Definitions and principles of focal therapy
© Springer-Verlag France 2015. Focal therapy is a treatment concept that is quite broad in clinical application, encompassing the spectrum of precise laser ablation of a tumor target to near complete destruction of a large portion of thegland, as long as sexual and urinary function can be preserved. The index lesion, along with any other secondary lesions, needs to be identified and characterized as to itsclinically significance and whether it requires treatment. The target(s) need to be examined within the 3-dimensional space of the prostate, particularly in relation to important anatomical structures, such as theneurovascular bundles and urinary sphincter. Based on these factors, the surgeon then decides the number, location and boundariesofthe targeted ablation zones, weighing the perceived benefits and disadvantages oflesser or greater ablation volume on oncologic and functional outcomes. Applications that employ greater ablation volumes potentially diminish the likelihood of residual/denovotumor in the untreated area(s) but risk, to some degree, the loss of physiologic function depending on location of ablation zones near critical anatomical structures. This chapter outlines the more commonly utilized configurations of focal ablation, to provide a standard nomenclature for reporting andcomparison of clinical outcomes.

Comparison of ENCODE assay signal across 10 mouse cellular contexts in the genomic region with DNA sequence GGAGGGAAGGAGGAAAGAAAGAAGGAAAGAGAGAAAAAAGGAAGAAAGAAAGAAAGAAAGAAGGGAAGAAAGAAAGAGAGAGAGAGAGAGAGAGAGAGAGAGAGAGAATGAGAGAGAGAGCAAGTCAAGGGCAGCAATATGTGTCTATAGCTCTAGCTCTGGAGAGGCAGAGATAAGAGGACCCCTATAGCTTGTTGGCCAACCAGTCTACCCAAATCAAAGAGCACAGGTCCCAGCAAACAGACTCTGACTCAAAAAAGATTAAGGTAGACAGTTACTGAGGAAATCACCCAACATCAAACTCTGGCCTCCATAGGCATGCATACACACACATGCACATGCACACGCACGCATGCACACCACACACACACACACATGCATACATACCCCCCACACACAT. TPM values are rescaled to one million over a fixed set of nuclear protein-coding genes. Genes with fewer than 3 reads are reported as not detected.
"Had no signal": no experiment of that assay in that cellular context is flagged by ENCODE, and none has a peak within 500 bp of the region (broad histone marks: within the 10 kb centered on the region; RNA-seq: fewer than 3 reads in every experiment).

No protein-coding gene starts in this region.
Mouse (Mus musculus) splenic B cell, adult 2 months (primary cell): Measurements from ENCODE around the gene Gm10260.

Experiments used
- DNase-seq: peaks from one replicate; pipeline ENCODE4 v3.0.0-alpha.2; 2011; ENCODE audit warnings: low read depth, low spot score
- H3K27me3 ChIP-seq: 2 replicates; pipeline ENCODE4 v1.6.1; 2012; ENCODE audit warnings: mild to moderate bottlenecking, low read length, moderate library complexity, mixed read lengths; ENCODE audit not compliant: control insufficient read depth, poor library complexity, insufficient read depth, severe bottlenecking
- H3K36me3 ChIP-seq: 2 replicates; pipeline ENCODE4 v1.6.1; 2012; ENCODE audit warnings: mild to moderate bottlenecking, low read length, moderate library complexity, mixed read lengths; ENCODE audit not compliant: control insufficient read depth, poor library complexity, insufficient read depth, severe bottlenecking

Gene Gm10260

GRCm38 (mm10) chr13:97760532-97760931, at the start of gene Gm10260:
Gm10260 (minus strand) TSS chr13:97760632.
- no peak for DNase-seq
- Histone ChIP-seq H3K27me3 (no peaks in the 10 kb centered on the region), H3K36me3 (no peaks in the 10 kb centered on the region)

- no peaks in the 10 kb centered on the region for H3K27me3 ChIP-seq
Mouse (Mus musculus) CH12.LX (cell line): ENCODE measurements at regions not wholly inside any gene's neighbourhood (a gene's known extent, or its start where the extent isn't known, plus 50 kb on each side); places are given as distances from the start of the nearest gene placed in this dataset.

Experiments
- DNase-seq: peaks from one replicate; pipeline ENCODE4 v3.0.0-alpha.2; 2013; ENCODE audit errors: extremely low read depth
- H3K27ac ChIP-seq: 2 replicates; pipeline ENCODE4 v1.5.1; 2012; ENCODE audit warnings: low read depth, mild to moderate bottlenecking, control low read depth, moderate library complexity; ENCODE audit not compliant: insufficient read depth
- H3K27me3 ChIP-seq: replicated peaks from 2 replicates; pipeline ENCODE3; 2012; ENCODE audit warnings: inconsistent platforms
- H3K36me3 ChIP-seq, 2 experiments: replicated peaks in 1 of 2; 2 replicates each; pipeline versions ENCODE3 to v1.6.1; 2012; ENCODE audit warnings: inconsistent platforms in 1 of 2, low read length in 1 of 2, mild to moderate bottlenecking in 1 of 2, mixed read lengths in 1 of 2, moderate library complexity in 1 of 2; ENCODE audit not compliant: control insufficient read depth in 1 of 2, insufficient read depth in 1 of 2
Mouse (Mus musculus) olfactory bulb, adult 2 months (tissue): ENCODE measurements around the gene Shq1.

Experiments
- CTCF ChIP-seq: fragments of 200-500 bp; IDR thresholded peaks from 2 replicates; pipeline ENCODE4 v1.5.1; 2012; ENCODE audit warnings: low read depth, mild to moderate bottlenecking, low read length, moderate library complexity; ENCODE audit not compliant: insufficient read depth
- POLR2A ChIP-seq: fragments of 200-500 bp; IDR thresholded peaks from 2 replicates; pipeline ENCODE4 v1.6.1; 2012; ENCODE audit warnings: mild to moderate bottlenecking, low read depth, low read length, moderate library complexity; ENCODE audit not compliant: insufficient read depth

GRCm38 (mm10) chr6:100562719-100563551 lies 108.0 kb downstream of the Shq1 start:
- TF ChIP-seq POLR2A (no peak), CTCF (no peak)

Mancini, JG; Polascik, TJ
- Technical Aspects of Focal Therapy in Localized Prostate Cancer
Start / End Page
International Standard Book Number 13 (ISBN-13)
Digital Object Identifier (DOI)